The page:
We pretty much have to assume that every place where African-American people succeed has a history of struggle and exclusion. Gibbs lays out exactly how women’s gymnastics fits this narrative:

Here’s Zerrell  (correct spelling may be Zerell) Johnson Welch, a coach of the U.S. women’s gymnastics team in Rio (text from the video):

“I was probably the only black girl, African American, in my class,” she told ThinkProgress. “It was very daunting… stressful, frustrating, isolating, and hurtful at times.”

Welch stuck with the sport, but was constantly bombarded with reminders that she was different, particularly by coaches who were unfamiliar with hair and body types that didn’t fall within the narrow confines of typical gymnasts.

“I remember [a male coach] making a comment about my rump, my bump, my butt,” she said. “I didn’t really become self-conscious of that until he actually brought it to my attention. And it was done in a joking way but it wasn’t a joking way to me at all. Not at all.”

Welch is amazingly hard to research on the Internet, regardless of how you spell or hyphenate her name. (She didn’t compete because by the time she was 17, her family simply couldn’t afford to keep her coaching going.) Gibbs implies that Welch is the coach of the whole Olympic women’s gymnastics team, so features about her should be everywhere. Her obscurity is hard to explain by any argument other than simple racism.

Her message, however, is deeply familiar. Laurie and I have been saying this since we started working together:

“The idea of seeing someone that looks like you is so profound, and it has such an impact on your understanding of what you potentially can be,” she said.

Gibbs’ article goes on to

  • tell some of Gabby Douglas’ (defending all-around womens’ gymnastics champion) stories of racism she has encountered,
  • interview Alexandria Brown, mother of two gymnasts of color
  • interrogate the division between “grace and beauty” (European standards) and “power” (more commonly associated with athletes of color)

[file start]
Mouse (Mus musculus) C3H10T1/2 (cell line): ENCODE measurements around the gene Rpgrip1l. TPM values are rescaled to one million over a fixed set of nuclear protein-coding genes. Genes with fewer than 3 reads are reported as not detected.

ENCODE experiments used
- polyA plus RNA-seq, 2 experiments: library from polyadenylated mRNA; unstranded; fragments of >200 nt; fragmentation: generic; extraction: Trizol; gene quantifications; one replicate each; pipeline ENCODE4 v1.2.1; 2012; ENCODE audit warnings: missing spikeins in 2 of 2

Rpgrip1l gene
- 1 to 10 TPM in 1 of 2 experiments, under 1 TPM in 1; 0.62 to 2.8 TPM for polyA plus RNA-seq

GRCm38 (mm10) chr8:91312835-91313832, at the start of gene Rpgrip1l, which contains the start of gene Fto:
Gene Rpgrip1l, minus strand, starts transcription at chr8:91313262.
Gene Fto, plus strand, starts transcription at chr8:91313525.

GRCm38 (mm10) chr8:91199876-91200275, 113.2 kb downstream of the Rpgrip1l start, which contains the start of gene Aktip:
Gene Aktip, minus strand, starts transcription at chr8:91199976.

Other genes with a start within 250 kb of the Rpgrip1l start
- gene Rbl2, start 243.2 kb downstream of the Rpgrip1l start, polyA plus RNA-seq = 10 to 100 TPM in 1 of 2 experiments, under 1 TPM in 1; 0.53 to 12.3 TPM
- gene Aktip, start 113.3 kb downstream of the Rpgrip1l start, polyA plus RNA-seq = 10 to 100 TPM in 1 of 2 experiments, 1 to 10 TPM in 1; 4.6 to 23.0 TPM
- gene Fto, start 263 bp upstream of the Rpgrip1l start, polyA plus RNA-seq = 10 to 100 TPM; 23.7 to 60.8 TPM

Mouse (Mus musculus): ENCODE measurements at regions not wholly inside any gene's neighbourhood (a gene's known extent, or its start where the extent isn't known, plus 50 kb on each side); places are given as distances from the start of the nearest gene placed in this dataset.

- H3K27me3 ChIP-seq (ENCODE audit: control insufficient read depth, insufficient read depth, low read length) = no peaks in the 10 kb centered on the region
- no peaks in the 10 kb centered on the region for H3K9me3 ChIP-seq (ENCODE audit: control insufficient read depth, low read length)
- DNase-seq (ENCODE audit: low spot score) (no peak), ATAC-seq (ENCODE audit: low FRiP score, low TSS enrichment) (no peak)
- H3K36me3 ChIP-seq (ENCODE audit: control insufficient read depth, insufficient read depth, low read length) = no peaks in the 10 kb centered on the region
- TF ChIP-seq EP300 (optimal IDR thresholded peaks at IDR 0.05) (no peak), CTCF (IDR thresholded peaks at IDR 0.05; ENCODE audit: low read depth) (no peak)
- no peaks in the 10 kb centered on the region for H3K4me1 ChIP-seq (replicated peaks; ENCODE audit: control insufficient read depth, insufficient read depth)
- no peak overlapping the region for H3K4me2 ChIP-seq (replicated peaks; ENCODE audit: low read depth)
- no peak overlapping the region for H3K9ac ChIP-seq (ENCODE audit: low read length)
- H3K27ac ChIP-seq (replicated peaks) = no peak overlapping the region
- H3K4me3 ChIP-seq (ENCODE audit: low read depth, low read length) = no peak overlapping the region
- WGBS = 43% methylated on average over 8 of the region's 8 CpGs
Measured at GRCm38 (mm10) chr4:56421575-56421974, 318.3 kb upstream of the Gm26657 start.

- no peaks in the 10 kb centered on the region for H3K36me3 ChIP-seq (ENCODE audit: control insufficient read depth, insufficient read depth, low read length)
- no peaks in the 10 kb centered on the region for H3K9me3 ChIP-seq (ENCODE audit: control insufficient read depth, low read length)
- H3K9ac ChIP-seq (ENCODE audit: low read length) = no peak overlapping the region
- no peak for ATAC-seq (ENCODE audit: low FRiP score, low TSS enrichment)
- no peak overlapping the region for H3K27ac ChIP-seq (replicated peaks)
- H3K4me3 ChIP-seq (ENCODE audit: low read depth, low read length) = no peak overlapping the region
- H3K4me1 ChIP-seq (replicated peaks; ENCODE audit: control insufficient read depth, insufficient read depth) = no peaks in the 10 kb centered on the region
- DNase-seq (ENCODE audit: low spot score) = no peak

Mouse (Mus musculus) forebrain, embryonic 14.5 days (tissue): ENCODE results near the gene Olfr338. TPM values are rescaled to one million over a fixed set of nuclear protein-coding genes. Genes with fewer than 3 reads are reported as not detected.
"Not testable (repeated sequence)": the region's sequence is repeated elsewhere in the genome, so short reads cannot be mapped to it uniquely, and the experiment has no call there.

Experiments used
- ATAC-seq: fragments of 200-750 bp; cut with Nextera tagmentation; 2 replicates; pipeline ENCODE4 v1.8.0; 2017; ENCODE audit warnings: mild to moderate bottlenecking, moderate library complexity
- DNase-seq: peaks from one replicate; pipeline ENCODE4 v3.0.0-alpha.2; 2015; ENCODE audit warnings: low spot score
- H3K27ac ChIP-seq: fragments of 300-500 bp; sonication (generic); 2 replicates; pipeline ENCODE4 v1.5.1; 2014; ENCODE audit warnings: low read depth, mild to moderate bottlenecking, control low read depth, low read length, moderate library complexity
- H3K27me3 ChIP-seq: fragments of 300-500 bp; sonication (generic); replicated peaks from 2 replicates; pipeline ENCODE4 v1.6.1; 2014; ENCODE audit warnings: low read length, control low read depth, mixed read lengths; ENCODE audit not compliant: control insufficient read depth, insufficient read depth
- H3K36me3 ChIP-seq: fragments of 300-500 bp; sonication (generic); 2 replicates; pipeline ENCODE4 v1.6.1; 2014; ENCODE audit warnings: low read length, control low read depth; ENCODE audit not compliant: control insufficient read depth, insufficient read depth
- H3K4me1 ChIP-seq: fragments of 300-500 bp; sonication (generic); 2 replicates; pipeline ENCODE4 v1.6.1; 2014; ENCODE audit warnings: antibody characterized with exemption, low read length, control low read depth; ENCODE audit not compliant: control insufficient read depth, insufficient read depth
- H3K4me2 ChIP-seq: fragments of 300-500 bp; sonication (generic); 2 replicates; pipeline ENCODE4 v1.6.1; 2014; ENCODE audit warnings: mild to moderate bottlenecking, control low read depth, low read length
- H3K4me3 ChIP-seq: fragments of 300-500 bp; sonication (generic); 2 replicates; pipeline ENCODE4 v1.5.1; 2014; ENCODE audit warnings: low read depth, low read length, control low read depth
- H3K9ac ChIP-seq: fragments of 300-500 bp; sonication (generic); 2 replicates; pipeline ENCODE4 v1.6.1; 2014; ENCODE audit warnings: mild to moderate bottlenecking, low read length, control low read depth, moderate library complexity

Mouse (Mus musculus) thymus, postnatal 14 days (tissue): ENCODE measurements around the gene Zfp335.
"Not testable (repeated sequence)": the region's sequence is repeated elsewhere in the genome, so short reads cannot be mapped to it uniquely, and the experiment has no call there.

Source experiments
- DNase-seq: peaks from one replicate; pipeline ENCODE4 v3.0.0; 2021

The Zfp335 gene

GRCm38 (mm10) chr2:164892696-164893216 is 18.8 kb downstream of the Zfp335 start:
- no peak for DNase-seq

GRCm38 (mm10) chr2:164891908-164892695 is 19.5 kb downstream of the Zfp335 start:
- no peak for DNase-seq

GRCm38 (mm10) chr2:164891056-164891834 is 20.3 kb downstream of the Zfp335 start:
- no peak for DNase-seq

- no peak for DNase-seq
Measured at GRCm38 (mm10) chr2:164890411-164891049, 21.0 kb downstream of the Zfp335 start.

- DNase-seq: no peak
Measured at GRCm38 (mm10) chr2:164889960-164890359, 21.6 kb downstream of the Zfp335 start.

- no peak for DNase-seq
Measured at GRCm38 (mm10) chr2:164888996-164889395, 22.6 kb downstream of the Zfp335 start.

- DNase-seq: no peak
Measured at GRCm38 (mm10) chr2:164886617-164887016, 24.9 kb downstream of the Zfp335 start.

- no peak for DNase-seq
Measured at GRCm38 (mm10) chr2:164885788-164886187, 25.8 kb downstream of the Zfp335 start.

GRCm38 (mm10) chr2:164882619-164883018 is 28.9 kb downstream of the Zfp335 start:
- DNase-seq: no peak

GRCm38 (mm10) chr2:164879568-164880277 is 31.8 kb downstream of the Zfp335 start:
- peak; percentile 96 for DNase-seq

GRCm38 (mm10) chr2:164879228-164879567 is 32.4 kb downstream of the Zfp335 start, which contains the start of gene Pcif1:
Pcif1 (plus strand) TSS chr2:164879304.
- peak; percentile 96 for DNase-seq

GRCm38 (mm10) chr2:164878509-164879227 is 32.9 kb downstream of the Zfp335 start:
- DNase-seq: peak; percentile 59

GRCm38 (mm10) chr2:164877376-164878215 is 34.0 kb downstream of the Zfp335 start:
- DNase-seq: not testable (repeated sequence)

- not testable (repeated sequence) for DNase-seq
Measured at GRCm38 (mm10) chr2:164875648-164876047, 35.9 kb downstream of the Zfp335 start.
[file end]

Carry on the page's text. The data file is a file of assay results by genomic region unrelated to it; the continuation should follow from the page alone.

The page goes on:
• dissect the incomprehensible cost of raising a competitive gymnast

Forbes estimates the average cost of raising an Olympic-level gymnast is about $15,000 per year. Multiply that by the five to eight years of training, and parents can find themselves shelling out around $120,000.

  • profile the Wendy Hilliard Foundation, started by an African-American former gymnast to bring gymnastics to American communities of color
  • and return to Welch for the other side of the “people who look like me” coin:

“It is just as important for those who do not look like you to be exposed to you.”

That is a point Laurie and I make less often, and I’m grateful to Welch for making it so clearly. It is incredibly important in whatever you do to see people who don’t look like you. And at the same time, those of us who may look like those who have gone before us in any arena, then really really need to understand, in our bones and our guts, that we don’t represent the only way people should look.

When Simone Biles and Gabby Douglas show their stuff in Rio, I’ll be appreciating them not just for who they are, but for the battles they — and the women who went before them — have fought to make it possible for them to get the acclaim they deserve.